Matt RaibleMatt Raible is a Java Champion and Developer Advocate at Okta.

The Angular Mini-Book The Angular Mini-Book is a guide to getting started with Angular. You'll learn how to develop a bare-bones application, test it, and deploy it. Then you'll move on to adding Bootstrap, Angular Material, continuous integration, and authentication.

Spring Boot is a popular framework for building REST APIs. You'll learn how to integrate Angular with Spring Boot and use security best practices like HTTPS and a content security policy.

For book updates, follow @angular_book on Twitter.

The JHipster Mini-Book The JHipster Mini-Book is a guide to getting started with hip technologies today: Angular, Bootstrap, and Spring Boot. All of these frameworks are wrapped up in an easy-to-use project called JHipster.

This book shows you how to build an app with JHipster, and guides you through the plethora of tools, techniques and options you can use. Furthermore, it explains the UI and API building blocks so you understand the underpinnings of your great application.

For book updates, follow @jhipster-book on Twitter.


Over 10 years ago, I wrote my first blog post. Since then, I've authored books, had kids, traveled the world, found Trish and blogged about it all.

The State of the Web 2009

This afternoon, I attended The State of the Web 2009 at Web Directions North. Below are my notes from this session.

This panel has quite the list of superstars:

John is moderating this session and is starting by asking each panelist to speak about what they believe the state of the web is.

Chris Wilson
The future of the web may be as ubiquitous as electricity. Chris has a desktop, two laptops (one 10" NetBook, one is a 13" MacBook) and an iPhone. There's a lot of difference between these devices, especially when it comes to screen size. Chris uses a number of different browsers throughout the day. The web isn't just one browser, it isn't just one platform. He's showing a slide with a browser market share graph from

Many different browsers are a reality. Many different devices are a reality. Web builders need to learn to write scalable applications that run across multiple browsers, devices and environments. They need to use progressive functionality and learn the tools they have in CSS and HTML. Semantic structuring helps.

Developers need to learn to live with multiple browsers. Cross-browser interoperability will get better, but it's likely to be an issue forever. Test suites with new specifications are helping. Developers should build for browsers of today and tomorrow.

You should build the applications you want to build and then figure out how how to make them degrade gracefully on the web.

Lars Erik Bolstad
Opera Software has 600 employees in 10 countries. They've been developing Opera and other browsers since 1995. The bulk of what Opera does is based on commercial browser deliveries to OEMs around the world.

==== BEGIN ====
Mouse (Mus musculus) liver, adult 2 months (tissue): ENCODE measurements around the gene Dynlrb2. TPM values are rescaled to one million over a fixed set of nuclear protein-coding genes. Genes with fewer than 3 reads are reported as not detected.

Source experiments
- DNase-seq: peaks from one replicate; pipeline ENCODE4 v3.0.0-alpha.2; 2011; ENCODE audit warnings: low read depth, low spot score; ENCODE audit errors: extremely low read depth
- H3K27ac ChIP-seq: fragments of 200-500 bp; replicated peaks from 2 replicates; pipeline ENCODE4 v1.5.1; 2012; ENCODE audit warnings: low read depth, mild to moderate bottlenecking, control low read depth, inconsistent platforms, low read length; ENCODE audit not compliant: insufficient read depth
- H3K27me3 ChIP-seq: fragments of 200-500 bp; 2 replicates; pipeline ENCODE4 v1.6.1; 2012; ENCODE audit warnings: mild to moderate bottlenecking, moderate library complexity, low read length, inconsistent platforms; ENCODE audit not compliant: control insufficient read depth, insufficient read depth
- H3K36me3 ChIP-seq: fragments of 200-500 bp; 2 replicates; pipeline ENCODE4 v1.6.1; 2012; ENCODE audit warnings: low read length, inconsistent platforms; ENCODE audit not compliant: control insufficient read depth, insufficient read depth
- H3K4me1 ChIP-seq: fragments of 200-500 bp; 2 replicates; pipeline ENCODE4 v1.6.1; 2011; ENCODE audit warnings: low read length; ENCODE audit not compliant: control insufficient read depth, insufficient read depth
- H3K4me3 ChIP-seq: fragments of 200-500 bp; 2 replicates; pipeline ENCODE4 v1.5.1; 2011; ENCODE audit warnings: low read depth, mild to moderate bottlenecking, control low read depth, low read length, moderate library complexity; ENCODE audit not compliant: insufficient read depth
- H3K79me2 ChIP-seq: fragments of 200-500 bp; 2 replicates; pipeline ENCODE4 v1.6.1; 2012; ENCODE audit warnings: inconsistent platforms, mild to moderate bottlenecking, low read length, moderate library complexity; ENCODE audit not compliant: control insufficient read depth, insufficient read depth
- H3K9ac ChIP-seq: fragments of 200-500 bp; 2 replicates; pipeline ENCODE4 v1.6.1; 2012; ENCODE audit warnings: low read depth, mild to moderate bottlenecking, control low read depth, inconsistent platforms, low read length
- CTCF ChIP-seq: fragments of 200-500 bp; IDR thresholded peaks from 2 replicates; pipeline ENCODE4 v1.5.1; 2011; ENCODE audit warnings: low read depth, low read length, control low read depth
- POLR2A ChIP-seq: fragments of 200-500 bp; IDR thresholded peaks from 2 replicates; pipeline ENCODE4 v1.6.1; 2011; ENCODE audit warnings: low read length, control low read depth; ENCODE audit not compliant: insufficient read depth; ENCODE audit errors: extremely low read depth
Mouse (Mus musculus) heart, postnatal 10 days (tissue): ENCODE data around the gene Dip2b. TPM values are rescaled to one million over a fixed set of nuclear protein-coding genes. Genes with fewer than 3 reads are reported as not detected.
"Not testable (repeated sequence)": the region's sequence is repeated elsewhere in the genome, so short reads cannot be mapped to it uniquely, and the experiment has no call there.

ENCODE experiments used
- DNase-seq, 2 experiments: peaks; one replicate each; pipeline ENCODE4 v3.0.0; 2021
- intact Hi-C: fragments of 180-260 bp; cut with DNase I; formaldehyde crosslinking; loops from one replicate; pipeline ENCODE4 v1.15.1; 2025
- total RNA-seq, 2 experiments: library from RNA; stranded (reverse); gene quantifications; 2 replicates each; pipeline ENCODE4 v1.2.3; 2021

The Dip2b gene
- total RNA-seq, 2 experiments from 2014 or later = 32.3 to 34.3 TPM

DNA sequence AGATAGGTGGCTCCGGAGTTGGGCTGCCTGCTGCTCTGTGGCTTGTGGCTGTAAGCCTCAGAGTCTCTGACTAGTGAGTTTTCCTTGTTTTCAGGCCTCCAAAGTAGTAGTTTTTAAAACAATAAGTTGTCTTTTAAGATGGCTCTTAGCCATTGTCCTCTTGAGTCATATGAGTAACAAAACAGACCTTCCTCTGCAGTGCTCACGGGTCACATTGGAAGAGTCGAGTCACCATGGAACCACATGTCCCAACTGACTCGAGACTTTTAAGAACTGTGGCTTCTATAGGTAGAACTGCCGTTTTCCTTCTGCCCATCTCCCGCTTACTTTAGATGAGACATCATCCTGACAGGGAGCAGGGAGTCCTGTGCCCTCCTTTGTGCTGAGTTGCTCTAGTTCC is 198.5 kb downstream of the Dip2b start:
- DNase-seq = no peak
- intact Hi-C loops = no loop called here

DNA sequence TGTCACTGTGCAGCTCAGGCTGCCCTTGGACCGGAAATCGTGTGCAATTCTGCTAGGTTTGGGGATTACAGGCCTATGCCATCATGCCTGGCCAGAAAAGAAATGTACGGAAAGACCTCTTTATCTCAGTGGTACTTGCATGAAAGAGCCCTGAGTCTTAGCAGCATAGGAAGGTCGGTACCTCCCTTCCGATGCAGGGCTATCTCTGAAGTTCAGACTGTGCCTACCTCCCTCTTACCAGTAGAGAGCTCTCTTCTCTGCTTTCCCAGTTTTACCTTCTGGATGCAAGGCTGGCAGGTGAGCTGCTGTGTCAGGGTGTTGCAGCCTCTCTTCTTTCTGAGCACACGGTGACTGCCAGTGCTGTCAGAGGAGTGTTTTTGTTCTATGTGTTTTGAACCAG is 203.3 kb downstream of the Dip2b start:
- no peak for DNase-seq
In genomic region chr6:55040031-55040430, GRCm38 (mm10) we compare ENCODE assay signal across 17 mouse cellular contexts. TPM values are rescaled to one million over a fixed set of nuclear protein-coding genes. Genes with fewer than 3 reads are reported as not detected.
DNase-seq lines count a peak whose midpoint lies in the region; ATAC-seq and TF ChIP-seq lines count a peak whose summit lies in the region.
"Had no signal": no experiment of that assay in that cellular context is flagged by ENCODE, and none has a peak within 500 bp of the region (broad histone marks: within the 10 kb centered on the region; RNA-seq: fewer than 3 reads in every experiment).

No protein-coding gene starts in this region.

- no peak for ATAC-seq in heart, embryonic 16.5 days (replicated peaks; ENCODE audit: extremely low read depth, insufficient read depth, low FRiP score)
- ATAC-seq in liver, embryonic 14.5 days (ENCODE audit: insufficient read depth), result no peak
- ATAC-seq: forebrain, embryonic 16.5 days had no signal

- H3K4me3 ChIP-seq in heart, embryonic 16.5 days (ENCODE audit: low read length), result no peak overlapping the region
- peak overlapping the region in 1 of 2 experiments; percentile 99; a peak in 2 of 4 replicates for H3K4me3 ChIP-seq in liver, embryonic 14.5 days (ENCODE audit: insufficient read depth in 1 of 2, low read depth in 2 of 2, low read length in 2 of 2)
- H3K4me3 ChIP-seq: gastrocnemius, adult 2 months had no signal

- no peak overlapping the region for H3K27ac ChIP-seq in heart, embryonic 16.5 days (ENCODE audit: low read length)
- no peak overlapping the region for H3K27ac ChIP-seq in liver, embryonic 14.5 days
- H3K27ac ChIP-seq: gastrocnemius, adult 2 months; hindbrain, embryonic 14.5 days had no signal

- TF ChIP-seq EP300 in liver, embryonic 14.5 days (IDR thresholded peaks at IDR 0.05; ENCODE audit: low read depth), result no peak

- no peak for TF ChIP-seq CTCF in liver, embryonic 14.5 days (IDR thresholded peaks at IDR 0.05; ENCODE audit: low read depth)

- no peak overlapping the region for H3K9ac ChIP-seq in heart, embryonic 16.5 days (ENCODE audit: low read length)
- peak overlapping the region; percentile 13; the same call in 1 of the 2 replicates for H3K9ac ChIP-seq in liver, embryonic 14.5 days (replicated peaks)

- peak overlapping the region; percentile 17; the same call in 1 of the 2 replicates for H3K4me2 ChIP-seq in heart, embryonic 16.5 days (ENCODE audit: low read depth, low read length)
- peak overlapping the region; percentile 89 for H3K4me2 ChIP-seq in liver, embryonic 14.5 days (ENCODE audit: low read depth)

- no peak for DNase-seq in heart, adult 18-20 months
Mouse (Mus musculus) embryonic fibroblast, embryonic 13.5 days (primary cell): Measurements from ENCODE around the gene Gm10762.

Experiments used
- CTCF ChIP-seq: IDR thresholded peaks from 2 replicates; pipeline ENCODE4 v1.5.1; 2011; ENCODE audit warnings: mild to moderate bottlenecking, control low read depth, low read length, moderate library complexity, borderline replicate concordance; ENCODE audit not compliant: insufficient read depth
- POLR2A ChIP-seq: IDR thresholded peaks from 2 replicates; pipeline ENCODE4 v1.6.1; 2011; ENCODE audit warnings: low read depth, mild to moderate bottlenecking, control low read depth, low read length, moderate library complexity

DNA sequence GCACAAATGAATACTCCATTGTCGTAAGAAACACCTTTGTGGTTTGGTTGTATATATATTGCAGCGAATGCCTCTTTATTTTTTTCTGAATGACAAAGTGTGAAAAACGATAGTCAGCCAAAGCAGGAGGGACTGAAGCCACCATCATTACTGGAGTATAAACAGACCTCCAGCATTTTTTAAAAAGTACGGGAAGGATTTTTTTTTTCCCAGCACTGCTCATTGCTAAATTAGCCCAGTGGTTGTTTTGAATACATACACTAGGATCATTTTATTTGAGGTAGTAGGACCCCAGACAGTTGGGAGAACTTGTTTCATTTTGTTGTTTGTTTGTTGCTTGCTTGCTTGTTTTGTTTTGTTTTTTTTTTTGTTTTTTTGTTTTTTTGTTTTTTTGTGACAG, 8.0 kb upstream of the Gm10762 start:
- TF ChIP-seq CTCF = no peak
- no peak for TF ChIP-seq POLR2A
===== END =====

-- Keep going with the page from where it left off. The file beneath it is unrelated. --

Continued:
Devices, platforms and networks: they come in all shapes and sizes. Only one thing unifies them: The Web. The browser is becoming more and more important on these devices. Users are not satisfied with WAP-based content anymore, they want the same content no matter which device they're using.

Opera Mini does its processing on the server-side. This allows Opera to gather statistics. These stats show that users around the world hit the same top sites on their mobile devices as they do on their desktops. It's a one-to-one match. Opera is seeing tremendous growth in the usage of Opera Mini, both in developed countries and emerging markets.

The point: don't just develop for desktop browsers. The mobile market seems to be growing much faster. The problem is actually more in the hands of browser developers since they have to satisfy the user's desire to see the same content on mobile vs. desktop.

Opera is focusing on advancing core browser technology in three areas:

  • Web standards: CSS (webfonts, backgrounds/borders, transitions, transforms), HTML 5 (video/audio, persistent storage, drag and drop) and W3C Geolocation API and "Mobile DOM" API (access to camera, address book, calendars).
  • Performance: VEGA (vector graphics-based rendering, hardware acceleration) and CARAKAN (new JavaScript engine, native compilation). For more details, see
  • Web applications: Standalone web apps, RIAs, Widgets. Gears support and Developer Tools.

Dan Connolly
The web is kinda important these days. It's a big deal. Make a mistake and 300 million dollars go away (see end of last entry about United news). One of the beauties of the web is you can easily participate as an individual. You can report bugs, write articles and be a part of many web standards groups. Most of the other systems in the world don't provide this kind of access.